Mould is something that we never like to think about until we see it on our walls, furniture, ceilings or other organic-based materials. Mould is a form of fungus that feeds on organic matter.

The fungi like to inhabit environments with a lot of heat and moisture. For this reason, people often find mould inside their home after it rains. You may even find mould in your closets or other tight areas of your home where moisture can get trapped and accumulate.

If you don’t remove this mould and reduce the moisture of the environment, the mould spores will spread.

Dangers of Mould

You could find mould on any organic material, such as shoes, sofas and clothes. It will typically appear as black- or white-coloured spots scattered across the material.

If you spend too much time around the mould, you will breathe in too much of its airborne spores. Inhaling mould spores can cause a variety of adverse side effects, including itchy eyes, runny nose, skin irritation, laboured breathing or even more severe allergic reactions in some people.

Someone with a weak immune system can be susceptible to infections from the mould. Clearly, you’ll want to remove mould from any room where you spend a lot of time.

Preventing Mould

The primary way to prevent mould is to reduce the humidity of your indoor environment. Even though you cannot control the moisture on the outside of your home, a dehumidifier lets you reduce the humidity on the inside.

The machine will help eliminate the moisture inside the home and get rid of any musty or mildew odours. Once you reduce the humidity, the mould spores won’t be attracted to the environment.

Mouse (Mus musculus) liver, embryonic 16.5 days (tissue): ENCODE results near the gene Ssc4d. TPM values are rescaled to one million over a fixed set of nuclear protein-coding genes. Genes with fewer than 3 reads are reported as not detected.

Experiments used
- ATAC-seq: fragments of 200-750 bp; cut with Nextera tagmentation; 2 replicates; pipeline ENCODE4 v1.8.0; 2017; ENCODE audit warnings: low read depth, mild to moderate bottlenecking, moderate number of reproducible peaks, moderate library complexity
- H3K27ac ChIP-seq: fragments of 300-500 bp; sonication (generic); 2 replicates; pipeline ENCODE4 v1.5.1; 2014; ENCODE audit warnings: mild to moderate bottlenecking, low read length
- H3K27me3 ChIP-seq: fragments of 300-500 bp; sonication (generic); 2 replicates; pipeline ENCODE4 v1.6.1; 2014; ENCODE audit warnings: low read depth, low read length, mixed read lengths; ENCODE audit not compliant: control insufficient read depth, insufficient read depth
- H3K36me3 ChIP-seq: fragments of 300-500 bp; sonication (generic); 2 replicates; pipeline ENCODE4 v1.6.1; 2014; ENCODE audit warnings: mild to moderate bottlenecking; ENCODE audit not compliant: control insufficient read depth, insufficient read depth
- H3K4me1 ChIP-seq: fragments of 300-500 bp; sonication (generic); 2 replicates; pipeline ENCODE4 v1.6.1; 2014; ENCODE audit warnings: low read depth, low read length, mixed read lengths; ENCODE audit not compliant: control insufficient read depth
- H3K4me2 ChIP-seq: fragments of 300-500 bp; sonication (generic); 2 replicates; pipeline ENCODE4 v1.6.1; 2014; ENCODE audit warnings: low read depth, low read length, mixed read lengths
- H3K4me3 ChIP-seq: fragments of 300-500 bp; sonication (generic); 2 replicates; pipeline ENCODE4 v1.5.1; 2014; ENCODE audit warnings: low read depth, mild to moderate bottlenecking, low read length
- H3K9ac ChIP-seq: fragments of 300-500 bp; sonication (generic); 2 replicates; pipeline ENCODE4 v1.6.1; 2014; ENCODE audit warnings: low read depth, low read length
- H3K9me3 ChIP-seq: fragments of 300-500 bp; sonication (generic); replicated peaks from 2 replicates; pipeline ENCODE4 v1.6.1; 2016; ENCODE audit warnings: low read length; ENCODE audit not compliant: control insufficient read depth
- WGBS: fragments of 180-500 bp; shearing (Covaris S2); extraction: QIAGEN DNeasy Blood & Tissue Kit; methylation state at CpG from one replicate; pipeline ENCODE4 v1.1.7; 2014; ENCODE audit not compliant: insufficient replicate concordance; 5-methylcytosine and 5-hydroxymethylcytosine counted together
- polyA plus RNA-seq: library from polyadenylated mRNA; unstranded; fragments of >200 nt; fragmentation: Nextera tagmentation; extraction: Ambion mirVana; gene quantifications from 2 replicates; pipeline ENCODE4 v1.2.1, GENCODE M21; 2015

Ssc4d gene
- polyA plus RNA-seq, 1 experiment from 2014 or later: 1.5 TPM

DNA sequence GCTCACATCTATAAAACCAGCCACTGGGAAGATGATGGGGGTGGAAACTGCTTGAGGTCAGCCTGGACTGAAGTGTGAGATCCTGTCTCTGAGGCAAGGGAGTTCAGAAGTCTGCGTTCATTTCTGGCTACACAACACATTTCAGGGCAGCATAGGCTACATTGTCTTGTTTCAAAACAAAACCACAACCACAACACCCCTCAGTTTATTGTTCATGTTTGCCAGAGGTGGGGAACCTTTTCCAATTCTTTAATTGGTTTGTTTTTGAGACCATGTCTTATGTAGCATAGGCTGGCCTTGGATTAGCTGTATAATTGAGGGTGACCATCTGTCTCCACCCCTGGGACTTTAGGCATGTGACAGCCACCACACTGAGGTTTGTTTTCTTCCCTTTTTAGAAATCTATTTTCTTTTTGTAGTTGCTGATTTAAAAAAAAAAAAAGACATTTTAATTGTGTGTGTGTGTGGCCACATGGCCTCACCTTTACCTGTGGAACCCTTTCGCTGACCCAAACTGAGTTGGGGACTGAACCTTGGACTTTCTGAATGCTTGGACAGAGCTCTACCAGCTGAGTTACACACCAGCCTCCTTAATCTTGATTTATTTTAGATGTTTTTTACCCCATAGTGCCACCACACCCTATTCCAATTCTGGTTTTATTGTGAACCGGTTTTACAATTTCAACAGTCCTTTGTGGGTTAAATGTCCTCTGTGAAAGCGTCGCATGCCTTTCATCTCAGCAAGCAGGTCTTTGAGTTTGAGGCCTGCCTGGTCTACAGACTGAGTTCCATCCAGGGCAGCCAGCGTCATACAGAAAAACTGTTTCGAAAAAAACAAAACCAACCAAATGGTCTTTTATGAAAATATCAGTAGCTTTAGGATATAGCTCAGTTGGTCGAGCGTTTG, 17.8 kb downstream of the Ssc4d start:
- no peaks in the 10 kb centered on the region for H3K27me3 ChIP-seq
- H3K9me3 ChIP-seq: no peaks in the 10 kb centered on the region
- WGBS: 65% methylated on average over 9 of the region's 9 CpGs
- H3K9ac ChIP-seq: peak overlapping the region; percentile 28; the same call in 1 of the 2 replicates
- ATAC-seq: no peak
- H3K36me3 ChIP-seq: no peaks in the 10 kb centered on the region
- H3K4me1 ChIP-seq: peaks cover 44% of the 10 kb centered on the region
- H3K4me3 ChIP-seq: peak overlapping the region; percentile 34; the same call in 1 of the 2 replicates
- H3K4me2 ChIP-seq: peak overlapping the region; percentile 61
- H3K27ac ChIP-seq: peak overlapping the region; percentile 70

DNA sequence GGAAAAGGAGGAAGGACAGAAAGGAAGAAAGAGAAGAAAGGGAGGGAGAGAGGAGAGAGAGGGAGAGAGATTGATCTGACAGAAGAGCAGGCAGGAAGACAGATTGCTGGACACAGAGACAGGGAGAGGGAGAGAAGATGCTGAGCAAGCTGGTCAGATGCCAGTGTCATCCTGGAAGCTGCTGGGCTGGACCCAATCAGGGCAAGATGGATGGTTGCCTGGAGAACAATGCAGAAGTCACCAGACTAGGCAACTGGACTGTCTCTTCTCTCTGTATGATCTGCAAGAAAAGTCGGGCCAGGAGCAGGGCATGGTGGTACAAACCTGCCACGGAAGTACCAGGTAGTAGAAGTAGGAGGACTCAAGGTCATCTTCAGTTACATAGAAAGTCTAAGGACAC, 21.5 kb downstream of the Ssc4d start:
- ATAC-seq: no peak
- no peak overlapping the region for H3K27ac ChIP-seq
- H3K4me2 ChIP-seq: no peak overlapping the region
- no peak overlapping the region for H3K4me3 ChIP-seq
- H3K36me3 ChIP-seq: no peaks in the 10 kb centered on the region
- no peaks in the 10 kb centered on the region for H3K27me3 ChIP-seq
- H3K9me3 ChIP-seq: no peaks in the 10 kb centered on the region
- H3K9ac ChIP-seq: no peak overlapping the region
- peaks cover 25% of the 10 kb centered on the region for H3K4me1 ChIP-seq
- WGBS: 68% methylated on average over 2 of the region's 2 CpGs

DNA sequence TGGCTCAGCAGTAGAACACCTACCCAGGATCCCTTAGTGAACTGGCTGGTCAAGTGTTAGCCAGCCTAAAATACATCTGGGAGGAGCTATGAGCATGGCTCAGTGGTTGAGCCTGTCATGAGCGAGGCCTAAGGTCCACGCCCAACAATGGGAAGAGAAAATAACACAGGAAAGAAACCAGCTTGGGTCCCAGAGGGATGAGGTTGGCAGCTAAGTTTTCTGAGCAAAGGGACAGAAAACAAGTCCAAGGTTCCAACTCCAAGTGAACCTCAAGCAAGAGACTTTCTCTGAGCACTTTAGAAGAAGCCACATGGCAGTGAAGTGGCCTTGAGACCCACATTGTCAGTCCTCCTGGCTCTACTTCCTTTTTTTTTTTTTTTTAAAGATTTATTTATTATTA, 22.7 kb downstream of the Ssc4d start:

Another thing you can do to fight mould is turn on your air conditioner, so your home is nice and cool. The lower temperature will give it extra protection against mould spores.

Aside from that, try to purchase clothes, flooring and furniture made from synthetic rather than natural fibres. For example, polyester is a synthetic resin which does not attract mould.

On the other hand, cotton is a natural fibre that does attract mould. So, you would want to choose the polyester over the cotton in this case.

Mould Removal

If you have just a small amount of mould build-up in your home or building inspections Melbourne there are simple steps you can take to remove it yourself.

Take a bucket and mix some vinegar and water inside of it. Dip a microfibre cloth in the solution and then wash away the mouldy area from the organic fabric.

Do not use bleach because that will change the colour of the mould rather than kill it. Essential oils may also leave stains on your fabric too. If you need to purchase some over-the-counter solution, use anti-bacterial wipes which have a disinfectant treatment.

However, there may be a situation where mould has covered a significant portion of the organic fabrics within your environment. For example, if you purchase a fixer-upper home, then you can expect black mould to be found in virtually every room.

Large areas of mould are not something that you’d want to remove yourself with a bunch of anti-bacterial wipes. The air is probably so polluted with the mould spores that you need a professional cleaner to filter it or you’ll never eradicate the fungi.

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